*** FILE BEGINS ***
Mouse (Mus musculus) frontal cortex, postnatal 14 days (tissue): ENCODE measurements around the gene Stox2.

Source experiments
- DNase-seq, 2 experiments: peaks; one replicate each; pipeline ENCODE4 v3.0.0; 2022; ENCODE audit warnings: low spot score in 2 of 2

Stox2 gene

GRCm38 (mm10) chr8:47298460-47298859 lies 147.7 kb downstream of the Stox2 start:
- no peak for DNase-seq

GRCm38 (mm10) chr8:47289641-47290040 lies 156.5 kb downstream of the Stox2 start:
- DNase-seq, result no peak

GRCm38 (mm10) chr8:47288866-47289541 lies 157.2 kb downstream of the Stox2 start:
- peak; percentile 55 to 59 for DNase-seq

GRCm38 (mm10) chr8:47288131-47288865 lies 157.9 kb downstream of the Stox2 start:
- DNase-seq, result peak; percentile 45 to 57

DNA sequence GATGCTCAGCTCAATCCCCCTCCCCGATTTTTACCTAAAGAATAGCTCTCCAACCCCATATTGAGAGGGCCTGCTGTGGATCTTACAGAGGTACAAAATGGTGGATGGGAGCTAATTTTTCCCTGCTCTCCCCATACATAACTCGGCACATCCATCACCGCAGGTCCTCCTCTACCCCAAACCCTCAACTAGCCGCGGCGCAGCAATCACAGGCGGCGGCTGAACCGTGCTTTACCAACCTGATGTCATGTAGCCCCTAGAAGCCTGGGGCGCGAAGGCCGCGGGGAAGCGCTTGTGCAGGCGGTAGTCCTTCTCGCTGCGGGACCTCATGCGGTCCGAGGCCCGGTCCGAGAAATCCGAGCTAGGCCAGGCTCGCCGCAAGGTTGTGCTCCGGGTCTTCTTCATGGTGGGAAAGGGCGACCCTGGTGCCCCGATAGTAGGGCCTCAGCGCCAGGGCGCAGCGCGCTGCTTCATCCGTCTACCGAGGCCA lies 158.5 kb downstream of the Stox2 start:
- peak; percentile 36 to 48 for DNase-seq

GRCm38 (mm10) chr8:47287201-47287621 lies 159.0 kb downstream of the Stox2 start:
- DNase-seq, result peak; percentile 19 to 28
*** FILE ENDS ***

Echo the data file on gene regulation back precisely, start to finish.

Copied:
Mouse (Mus musculus) frontal cortex, postnatal 14 days (tissue): ENCODE measurements around the gene Stox2.

Source experiments
- DNase-seq, 2 experiments: peaks; one replicate each; pipeline ENCODE4 v3.0.0; 2022; ENCODE audit warnings: low spot score in 2 of 2

Stox2 gene

GRCm38 (mm10) chr8:47298460-47298859 lies 147.7 kb downstream of the Stox2 start:
- no peak for DNase-seq

GRCm38 (mm10) chr8:47289641-47290040 lies 156.5 kb downstream of the Stox2 start:
- DNase-seq, result no peak

GRCm38 (mm10) chr8:47288866-47289541 lies 157.2 kb downstream of the Stox2 start:
- peak; percentile 55 to 59 for DNase-seq

GRCm38 (mm10) chr8:47288131-47288865 lies 157.9 kb downstream of the Stox2 start:
- DNase-seq, result peak; percentile 45 to 57

DNA sequence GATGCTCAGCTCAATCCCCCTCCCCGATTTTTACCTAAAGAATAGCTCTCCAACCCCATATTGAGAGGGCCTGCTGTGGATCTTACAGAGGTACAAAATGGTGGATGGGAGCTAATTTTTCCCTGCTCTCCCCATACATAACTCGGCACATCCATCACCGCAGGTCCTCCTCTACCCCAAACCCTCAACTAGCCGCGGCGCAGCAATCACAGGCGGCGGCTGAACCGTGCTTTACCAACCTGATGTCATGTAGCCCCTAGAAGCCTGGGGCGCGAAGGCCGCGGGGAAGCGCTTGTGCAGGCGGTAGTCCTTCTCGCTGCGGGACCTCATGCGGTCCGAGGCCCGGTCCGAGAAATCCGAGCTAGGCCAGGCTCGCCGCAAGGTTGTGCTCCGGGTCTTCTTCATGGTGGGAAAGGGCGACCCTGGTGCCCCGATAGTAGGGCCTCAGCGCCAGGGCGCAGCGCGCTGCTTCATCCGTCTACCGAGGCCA lies 158.5 kb downstream of the Stox2 start:
- peak; percentile 36 to 48 for DNase-seq

GRCm38 (mm10) chr8:47287201-47287621 lies 159.0 kb downstream of the Stox2 start:
- DNase-seq, result peak; percentile 19 to 28